Watching someone you love struggle with addiction can be a heartbreaking experience. It is difficult to know what to do or say to encourage them to seek help. However, getting someone to go to rehab is the best way to help them overcome their addiction and lead a healthy life.
In this article, the team at The Hader Clinic will provide you with the necessary tools, advice, and resources to help your loved ones overcome their addiction and go to rehab.
Understanding The Need For Rehab
Before approaching your loved one about going to rehab, it is crucial to understand why rehab is necessary. Rehab provides the necessary professional and psychological support to those suffering from addiction and substance abuse. This drug and alcohol service helps them learn coping mechanisms, better understand the causes of their addiction, and develop skills to prevent relapse. However, it's important to note that rehab isn't a quick fix. It takes time, effort, and dedication to overcome addiction.
One of the main benefits of rehab is that it provides a safe and supportive environment for individuals to recover. In rehab, individuals are surrounded by a community of people who are going through similar struggles. This can be incredibly helpful in overcoming addiction, as it provides a sense of camaraderie and support.
Recognising the signs of addiction before admitting someone into rehab
Signs of addiction may include:
- Changes in behaviour
- Mood swings
- Physical symptoms, such as tremors, sweating and loss of appetite
- Irritability and aggression
It's important to pay attention to any changes in your loved one's behaviour or mood, and to look for patterns over time. Often, addiction is accompanied by other mental health issues, such as anxiety, depression, or trauma. These issues can complicate the recovery process and may require additional support from mental health professionals.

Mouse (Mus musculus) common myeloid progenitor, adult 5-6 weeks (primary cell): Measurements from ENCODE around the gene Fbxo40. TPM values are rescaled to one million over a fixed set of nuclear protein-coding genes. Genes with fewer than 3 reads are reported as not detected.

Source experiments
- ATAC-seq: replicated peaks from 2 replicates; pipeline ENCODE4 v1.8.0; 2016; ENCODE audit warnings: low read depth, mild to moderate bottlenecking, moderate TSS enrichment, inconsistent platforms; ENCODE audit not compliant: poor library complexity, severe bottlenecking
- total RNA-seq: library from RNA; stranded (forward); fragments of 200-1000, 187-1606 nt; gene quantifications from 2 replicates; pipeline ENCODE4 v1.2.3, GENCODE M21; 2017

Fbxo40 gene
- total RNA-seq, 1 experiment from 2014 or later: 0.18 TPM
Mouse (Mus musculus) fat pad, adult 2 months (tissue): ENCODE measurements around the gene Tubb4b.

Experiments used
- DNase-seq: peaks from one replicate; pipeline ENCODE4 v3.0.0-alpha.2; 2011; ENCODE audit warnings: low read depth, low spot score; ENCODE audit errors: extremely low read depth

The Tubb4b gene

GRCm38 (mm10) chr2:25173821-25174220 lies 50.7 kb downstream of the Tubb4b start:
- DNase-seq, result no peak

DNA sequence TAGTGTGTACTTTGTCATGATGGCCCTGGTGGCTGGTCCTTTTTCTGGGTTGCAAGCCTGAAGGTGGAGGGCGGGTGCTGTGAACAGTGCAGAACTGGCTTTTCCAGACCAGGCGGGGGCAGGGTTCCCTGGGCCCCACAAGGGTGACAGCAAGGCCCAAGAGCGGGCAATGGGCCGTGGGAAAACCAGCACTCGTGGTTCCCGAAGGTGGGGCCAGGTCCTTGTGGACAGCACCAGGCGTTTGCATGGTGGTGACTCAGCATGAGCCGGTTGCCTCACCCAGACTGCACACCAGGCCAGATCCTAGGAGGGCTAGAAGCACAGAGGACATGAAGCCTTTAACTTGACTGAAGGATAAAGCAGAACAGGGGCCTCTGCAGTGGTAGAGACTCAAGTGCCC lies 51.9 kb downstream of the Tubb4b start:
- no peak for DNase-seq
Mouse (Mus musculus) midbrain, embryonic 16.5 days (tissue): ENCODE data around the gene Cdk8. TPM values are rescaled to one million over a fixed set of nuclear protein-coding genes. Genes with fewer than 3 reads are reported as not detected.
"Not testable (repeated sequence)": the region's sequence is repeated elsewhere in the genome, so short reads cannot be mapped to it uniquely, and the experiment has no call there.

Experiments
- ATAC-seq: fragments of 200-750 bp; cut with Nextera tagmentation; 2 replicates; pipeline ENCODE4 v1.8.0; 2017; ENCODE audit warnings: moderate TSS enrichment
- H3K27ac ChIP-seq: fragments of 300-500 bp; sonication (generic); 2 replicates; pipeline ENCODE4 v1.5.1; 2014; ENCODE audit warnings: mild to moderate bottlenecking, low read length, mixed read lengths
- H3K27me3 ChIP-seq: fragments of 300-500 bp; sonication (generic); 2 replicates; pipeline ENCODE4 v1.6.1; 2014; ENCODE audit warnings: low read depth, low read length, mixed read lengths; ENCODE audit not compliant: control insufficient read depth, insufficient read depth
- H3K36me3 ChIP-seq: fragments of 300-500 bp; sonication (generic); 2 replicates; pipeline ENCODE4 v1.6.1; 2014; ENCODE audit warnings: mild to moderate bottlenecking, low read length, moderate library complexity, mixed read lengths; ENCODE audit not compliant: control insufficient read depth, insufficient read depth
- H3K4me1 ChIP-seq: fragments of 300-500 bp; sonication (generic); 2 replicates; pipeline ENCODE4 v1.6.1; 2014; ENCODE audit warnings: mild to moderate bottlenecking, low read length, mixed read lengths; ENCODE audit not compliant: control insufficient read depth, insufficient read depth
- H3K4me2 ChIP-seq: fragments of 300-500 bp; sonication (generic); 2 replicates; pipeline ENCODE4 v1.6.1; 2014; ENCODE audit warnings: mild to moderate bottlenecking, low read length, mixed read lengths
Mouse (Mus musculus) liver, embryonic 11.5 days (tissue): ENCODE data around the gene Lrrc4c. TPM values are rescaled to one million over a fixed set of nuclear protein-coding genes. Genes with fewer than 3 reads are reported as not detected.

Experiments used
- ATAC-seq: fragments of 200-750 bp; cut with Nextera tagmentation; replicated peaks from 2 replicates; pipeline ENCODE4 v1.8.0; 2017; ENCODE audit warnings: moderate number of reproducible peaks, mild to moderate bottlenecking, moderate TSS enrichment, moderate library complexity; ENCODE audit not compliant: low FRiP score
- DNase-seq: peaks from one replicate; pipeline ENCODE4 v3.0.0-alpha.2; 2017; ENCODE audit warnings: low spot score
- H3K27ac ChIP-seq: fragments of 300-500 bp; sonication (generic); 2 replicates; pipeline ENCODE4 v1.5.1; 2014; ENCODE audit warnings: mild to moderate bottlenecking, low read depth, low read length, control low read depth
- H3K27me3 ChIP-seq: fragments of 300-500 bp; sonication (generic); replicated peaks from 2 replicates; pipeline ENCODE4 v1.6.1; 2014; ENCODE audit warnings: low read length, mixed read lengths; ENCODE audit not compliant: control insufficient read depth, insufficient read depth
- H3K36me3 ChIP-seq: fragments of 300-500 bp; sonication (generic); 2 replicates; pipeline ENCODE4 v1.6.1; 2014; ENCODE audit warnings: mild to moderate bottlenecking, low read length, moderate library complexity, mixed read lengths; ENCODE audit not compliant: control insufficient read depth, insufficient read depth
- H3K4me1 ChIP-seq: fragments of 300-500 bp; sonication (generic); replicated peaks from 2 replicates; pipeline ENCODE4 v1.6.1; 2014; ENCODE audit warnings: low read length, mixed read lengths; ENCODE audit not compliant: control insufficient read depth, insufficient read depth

How to Get a Loved One Into Rehab: Approaching The Conversation
Starting a conversation with a loved one about their addiction can be a daunting task. It takes courage and empathy to approach the topic in a way that encourages them to seek help. Addiction is a complex disease that affects not only the individual but also their loved ones. Therefore, it's crucial to approach the conversation with an open mind and a willingness to listen.
Choose the right time and place
The timing and location of your conversation are critical. Choose a time when your loved one is sober and not under the influence of drugs or alcohol. Avoid having the conversation during a family gathering or a social event. Instead, choose a quiet and private place to have an open and honest conversation.
It's essential to allow enough time for the discussion. Rushing the conversation can make your loved one feel like you're not taking their concerns seriously.
Use empathy and active listening
When talking to your loved one about their addiction, it's crucial to use empathy and active listening. Empathy means putting yourself in their shoes and understanding their struggles. Active listening involves listening to them without interrupting and showing them you understand their concerns.